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"On my part, I remain committed to the process of dialogue. It is my firm belief that dialogue and a willingness to look with honesty and clarity at the reality of Tibet can lead us to a viable solution."

Dalai Lama Admits Followers Restless

May 28, 2008

Lack of progress with China raises questions over strategy
The Edmonton Journal (Canada)/Reuters
May 26, 2008

Tibetans are losing faith in the Dalai Lama's conciliatory "middle way" because of China's refusal to strike a deal with him over the region's future, the exiled spiritual leader said in an interview published on Monday.

Speaking to the Financial Times, the 72-year-old Nobel laureate said he hoped the Chinese government would begin serious negotiations with his representatives over greater autonomy for Tibet in a few weeks' time.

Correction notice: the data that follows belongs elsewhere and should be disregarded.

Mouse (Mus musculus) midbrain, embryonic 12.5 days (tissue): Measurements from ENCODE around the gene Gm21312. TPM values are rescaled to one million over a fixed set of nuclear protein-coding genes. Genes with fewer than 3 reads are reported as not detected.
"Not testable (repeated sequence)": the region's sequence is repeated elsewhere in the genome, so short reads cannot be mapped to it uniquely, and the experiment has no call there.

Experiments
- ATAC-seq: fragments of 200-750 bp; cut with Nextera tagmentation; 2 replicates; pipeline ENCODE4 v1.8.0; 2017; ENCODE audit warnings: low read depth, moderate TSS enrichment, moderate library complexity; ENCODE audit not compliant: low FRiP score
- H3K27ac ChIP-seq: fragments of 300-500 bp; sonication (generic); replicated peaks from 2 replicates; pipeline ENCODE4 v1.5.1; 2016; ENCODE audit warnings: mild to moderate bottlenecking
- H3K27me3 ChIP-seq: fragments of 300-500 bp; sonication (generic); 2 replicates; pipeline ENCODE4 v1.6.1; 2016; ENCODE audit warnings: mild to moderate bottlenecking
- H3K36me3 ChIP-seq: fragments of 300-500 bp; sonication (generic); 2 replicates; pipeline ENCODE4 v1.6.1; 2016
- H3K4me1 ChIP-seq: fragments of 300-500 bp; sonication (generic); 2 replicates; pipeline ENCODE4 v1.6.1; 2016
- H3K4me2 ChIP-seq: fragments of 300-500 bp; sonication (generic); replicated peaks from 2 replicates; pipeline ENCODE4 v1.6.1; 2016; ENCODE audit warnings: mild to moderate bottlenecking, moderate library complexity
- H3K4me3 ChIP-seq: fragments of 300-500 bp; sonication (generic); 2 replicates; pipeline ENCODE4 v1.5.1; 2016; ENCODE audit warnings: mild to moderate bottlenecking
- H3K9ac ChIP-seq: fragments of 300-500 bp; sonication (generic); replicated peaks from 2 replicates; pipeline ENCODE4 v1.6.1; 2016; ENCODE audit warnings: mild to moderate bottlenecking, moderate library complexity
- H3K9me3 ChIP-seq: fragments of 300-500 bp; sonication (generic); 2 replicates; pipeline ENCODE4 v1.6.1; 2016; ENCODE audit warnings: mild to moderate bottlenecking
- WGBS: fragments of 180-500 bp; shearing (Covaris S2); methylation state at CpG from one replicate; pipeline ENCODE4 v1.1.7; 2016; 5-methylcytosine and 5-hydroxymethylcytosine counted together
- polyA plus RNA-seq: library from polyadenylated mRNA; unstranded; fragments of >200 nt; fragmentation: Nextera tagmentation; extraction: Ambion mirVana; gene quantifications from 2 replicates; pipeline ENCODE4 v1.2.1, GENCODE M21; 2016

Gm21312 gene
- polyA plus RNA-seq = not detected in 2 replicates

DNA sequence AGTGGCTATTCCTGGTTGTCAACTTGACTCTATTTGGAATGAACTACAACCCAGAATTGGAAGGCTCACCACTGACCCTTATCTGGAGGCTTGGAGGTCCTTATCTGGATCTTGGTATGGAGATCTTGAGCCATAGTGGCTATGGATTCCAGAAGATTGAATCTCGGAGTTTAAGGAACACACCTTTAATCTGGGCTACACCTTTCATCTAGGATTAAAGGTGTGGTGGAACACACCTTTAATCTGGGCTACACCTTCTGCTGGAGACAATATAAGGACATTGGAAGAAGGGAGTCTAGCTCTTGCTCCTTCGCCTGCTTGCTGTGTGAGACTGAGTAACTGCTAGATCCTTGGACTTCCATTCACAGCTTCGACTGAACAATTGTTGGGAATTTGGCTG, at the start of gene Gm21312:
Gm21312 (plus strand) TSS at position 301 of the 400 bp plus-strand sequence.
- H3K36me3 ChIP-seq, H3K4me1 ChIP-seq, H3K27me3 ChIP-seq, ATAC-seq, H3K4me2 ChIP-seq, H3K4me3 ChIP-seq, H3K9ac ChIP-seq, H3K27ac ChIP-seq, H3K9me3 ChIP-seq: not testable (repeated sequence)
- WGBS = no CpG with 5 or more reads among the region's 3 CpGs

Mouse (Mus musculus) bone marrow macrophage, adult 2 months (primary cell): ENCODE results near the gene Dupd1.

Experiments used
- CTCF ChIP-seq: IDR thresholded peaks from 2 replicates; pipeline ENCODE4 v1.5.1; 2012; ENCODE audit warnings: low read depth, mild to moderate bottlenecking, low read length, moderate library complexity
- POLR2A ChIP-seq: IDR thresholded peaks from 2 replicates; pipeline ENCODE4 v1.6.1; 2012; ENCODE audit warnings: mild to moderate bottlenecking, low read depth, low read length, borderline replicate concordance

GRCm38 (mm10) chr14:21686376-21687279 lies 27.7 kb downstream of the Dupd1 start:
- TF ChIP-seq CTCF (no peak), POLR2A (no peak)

But he indicated that more radical Tibetans, who urge violent confrontation with China, were increasingly losing faith in his strategy of securing autonomy through peaceful dialogue.

Asked whether he was losing control over his followers, the Dalai Lama replied: "Yes, naturally. My efforts have failed to bring concrete results, so this criticism is becoming stronger and stronger."

Envoys of the Dalai Lama met Chinese officials on May 4 to discuss recent unrest in Tibet. Formal round-table talks are scheduled for the second week in June, the seventh round of dialogue between China and the Dalai Lama's representatives since 2002.

China is anxious to contain the Tibet issue ahead of the Beijing Olympics in August, and the Dalai Lama acknowledged suspicion over China's motives.

"Is this only being done for the Olympics or is it to deal with the real situation in Tibet?" he said. "I do not know."

China accuses followers of the Dalai Lama of instigating rioting in Tibet and nearby areas in March.
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